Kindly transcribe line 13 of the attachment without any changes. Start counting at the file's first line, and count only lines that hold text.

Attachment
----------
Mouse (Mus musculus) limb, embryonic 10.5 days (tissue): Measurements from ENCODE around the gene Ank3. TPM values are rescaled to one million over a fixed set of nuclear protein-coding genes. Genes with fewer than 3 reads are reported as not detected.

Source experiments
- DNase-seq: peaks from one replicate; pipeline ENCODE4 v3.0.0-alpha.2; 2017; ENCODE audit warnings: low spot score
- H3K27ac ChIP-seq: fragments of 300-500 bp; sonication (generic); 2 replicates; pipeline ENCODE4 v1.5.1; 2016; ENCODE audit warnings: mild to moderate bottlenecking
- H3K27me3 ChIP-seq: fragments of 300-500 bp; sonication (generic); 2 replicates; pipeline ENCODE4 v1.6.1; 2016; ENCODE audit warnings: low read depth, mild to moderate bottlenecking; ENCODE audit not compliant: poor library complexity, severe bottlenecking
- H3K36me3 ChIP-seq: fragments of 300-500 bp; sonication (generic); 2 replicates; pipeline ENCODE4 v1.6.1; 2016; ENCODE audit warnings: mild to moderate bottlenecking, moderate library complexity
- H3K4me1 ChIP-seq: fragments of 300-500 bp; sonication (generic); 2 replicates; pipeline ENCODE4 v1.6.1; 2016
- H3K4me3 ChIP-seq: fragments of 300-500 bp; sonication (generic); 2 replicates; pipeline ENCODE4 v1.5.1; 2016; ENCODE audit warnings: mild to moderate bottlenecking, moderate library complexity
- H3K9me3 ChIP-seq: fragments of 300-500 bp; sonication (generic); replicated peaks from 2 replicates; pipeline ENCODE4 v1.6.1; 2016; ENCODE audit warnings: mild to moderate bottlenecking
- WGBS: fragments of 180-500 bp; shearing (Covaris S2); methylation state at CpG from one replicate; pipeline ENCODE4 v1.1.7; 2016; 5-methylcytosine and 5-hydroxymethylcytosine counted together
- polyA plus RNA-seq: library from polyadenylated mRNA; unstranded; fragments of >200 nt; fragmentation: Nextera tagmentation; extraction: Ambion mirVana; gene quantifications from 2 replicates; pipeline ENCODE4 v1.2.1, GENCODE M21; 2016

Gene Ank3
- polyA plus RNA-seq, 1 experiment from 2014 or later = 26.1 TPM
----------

- polyA plus RNA-seq, 1 experiment from 2014 or later = 26.1 TPM